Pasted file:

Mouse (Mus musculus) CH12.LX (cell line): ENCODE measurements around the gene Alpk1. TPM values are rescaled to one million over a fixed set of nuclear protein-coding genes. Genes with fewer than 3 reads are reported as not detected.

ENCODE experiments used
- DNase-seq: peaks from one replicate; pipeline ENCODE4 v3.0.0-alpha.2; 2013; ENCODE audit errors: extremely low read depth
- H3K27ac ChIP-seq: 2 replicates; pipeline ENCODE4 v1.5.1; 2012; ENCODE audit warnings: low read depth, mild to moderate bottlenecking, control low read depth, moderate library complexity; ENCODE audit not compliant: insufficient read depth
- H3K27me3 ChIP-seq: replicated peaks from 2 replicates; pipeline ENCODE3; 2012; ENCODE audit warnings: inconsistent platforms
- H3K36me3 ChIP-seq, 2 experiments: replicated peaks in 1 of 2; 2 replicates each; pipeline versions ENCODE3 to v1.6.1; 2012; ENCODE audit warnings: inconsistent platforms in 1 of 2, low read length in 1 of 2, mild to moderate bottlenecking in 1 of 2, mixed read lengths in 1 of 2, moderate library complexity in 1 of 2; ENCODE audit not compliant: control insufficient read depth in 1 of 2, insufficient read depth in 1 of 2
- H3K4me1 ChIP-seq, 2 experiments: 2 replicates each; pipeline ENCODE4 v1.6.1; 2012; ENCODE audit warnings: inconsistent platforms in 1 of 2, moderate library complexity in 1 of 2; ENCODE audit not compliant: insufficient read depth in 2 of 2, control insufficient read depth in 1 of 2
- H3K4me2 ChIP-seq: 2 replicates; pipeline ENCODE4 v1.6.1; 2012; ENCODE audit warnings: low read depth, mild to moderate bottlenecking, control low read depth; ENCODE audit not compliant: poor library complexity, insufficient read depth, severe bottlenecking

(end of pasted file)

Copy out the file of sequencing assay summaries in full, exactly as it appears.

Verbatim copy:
Mouse (Mus musculus) CH12.LX (cell line): ENCODE measurements around the gene Alpk1. TPM values are rescaled to one million over a fixed set of nuclear protein-coding genes. Genes with fewer than 3 reads are reported as not detected.

ENCODE experiments used
- DNase-seq: peaks from one replicate; pipeline ENCODE4 v3.0.0-alpha.2; 2013; ENCODE audit errors: extremely low read depth
- H3K27ac ChIP-seq: 2 replicates; pipeline ENCODE4 v1.5.1; 2012; ENCODE audit warnings: low read depth, mild to moderate bottlenecking, control low read depth, moderate library complexity; ENCODE audit not compliant: insufficient read depth
- H3K27me3 ChIP-seq: replicated peaks from 2 replicates; pipeline ENCODE3; 2012; ENCODE audit warnings: inconsistent platforms
- H3K36me3 ChIP-seq, 2 experiments: replicated peaks in 1 of 2; 2 replicates each; pipeline versions ENCODE3 to v1.6.1; 2012; ENCODE audit warnings: inconsistent platforms in 1 of 2, low read length in 1 of 2, mild to moderate bottlenecking in 1 of 2, mixed read lengths in 1 of 2, moderate library complexity in 1 of 2; ENCODE audit not compliant: control insufficient read depth in 1 of 2, insufficient read depth in 1 of 2
- H3K4me1 ChIP-seq, 2 experiments: 2 replicates each; pipeline ENCODE4 v1.6.1; 2012; ENCODE audit warnings: inconsistent platforms in 1 of 2, moderate library complexity in 1 of 2; ENCODE audit not compliant: insufficient read depth in 2 of 2, control insufficient read depth in 1 of 2
- H3K4me2 ChIP-seq: 2 replicates; pipeline ENCODE4 v1.6.1; 2012; ENCODE audit warnings: low read depth, mild to moderate bottlenecking, control low read depth; ENCODE audit not compliant: poor library complexity, insufficient read depth, severe bottlenecking